Does the Story of the Woman Caught in Adultery Belong in the Bible?

downloadI recently was on a plane to Indonesia for about 16 hours. One of the most joyful two hours of the trip was sitting beside a good friend from my church family discussing various things the Bible taught. One question we discussed at length was the passage about the woman who was caught in adultery in John’s Gospel (7:53-8:11). I dare say that this is one of the most famous stories of Jesus found in John’s Gospel. In my earlier days growing up, I heard more sermons on that passage than I can recount. My friend recently noticed that his Bible bracketed the passage off and included the following description: “The earliest manuscripts and many other ancient witnesses do not have John 7:53-8:11.” He wondered what to do with such a reality in light of our belief that the Bible is completely and wholly true. In this blog, I’d like to offer a few thoughts. First, I’d like to discuss why most modern translations include such a bracket around these verses. Second, I want to discuss how the inclusion of that story does not affect the truthfulness of the Scriptures.

Why are the brackets present in most modern translations? The answer is actually quite simple. This passage was not part of original copy of the Gospel of John (called the autograph). How do we know that? We know that for various reasons. First, while this story is present in many Medieval Greek manuscripts, it is almost completely absent from all earlier manuscripts. The earliest and best copies of the New Testament simply lack this story.  Second, early copies of the New Testament in other languages exclude this story (Old Latin, Old Georgian, Syriac, and Armenian). Third, almost every early Church Father omits this narrative in sermons, homilies, devotions, and commentaries. They pass from 7:52 to 8:12 without mention of this story. Fourth, the story creates a huge chasm in the flow of John’s Gospel. 7:52 ends where 8:12 picks up. The story simply interrupts John’s Gospel and what he is trying to show about Jesus. Fifth, the story appears in different locations in later manuscripts of John (7:44, 7:36, and 21:25) and even appears in some manuscripts of Luke’s Gospel (after Luke 21:38). Sixth, many later manuscripts include textual markers and asterisks around the story to indicate that the narrative is likely not authentic. Last, and maybe most important, the style and syntax of the Greek text indicate that it likely isn’t from John’s hand. It reads and sounds different than the rest of his Gospel.

bruhFor the aforementioned reasons, it is safe to conclude that the story about the woman caught in adultery likely does not belong in John’s Gospel, especially where it is located. While the story is likely not a part of John’s Gospel, this does not mean that the story is inauthentic or untrue. Don Carson, a scholar who is an expert in John’s Gospel, writes, “There is little reason for doubting that the event here described occurred.” Even the great textual critic, Bruce Metzger writes in his Textual Commentary, “The account has all the earmarks of historical veracity.” The tenor, tone, and teachings of the passage truly sound like they’re from Jesus. Similar stories floated around early Christian communities after the time of Jesus. The woman caught in adultery is an example of agrapha. Agrapha are sayings and stories of Jesus that are not found in the four Gospels. John himself records that Jesus said and did more than could be written down in one or even four Gospels (John 20:30, 21:25). Oral traditions of Jesus not contained in the Gospels occasionally were written down and said during sermons, homilies, lectionaries, and commentaries. Even other books of the Bible contain Agrapha. Paul quotes Jesus in Acts 20:35 saying, “It is more blessed to give than to receive.” The Lord’s Supper tradition Paul quotes in 1 Corinthians 11:22 goes beyond the exact wording found in the Gospels. These two sayings are either absent from the four Gospels or add to them. Were they said? Of course. There’s no reason to doubt them. It makes sense that the early church would hold on to sayings of Jesus that weren’t written down in the Gospels.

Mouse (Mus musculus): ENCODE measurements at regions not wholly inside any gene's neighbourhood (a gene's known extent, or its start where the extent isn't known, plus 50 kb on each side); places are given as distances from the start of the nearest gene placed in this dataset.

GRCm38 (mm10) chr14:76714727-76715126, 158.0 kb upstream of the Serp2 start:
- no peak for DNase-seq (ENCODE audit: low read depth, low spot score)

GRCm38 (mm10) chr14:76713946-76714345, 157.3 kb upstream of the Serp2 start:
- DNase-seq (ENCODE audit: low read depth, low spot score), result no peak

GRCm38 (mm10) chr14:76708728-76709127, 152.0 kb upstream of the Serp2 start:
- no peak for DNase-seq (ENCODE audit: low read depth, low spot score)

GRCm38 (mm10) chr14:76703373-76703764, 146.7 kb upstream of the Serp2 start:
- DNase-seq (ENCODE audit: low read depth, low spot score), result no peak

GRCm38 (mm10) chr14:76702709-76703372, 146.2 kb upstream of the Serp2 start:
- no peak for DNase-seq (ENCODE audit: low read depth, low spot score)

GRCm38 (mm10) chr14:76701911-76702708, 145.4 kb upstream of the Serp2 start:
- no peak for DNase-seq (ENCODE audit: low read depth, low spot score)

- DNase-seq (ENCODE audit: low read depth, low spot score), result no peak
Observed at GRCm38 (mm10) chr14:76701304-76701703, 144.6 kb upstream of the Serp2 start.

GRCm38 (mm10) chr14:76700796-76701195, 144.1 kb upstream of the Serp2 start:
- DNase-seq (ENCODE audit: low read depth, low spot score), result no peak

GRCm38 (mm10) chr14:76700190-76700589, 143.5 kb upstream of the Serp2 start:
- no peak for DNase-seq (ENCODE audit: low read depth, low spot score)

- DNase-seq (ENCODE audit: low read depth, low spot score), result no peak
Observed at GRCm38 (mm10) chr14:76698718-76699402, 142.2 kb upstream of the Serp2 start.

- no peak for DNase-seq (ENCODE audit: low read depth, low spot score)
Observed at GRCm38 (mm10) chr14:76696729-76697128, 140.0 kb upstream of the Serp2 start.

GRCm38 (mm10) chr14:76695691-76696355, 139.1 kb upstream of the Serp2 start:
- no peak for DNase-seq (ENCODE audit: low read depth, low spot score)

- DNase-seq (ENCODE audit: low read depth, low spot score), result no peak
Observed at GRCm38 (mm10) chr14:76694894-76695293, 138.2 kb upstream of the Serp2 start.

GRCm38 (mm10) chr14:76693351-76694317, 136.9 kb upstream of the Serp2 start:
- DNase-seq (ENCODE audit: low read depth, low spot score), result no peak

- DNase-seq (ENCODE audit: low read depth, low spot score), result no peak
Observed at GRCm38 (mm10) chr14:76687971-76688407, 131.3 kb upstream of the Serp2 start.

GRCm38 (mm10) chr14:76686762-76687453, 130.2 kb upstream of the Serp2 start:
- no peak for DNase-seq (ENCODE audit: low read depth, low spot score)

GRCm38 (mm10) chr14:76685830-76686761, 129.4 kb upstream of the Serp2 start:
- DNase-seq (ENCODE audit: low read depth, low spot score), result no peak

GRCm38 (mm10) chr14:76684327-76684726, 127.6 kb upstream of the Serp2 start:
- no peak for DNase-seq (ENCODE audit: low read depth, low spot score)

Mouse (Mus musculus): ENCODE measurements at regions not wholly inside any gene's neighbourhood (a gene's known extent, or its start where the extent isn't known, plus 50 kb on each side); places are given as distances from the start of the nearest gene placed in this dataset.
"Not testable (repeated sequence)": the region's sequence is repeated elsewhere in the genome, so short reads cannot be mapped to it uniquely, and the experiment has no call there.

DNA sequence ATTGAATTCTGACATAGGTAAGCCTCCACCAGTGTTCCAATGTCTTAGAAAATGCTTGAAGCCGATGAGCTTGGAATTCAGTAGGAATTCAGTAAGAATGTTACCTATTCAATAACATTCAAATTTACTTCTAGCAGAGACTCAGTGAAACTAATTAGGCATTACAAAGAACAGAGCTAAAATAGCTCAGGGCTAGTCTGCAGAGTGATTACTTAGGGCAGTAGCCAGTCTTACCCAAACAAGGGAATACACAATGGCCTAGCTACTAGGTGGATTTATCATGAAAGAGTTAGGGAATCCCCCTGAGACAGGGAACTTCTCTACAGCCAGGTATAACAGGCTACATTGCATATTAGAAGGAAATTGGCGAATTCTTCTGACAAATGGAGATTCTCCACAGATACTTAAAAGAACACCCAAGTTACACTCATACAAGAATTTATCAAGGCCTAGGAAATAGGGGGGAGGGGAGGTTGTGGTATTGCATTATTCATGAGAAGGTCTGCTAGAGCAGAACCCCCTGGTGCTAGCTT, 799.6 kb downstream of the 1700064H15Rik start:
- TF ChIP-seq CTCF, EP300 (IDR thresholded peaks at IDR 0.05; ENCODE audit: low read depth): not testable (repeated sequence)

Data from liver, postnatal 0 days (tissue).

BibleDoes the inclusion of the woman caught in adultery story mean the Bible isn’t true? Hardly. Honestly, why would it? The presence of extra-canonical sayings and teachings of Jesus does nothing to raise doubts of whether or not the Bible is true. We believe that the Bible is true because its writers were inspired by the Holy Spirit to communicate all that humanity needs to understand salvation and the character of God (2 Tim. 3:16-17). The original autographs of the Bible were completely errorless because the Holy Spirit superintended over the writing of the documents. God communicated what He so desired for people to know. The Bible is from God. It has authority. Just how is any of that affected if some sayings and stories of Jesus were not written down in the four Gospels? It does need to be said though that the story does not carry the same authority as the Bible. Yet, what the story teaches, other passages teach even more explicitly. Jesus is forgiving. Jesus is compassionate. The Jewish leadership is a bunch of self-righteous hypocrites. Jesus is the final and truest interpreter of the Law. Jesus has the sole right to judge people for their sin. We ought to avoid sin. These truths are taught by Jesus all throughout the Gospels. For these reasons and more, I have no problem with this episode being included within our Bibles, despite it being absent from the earliest manuscripts. I don’t think it poses a huge challenge for those who believe and teach (for good reason) that the Bible is true.

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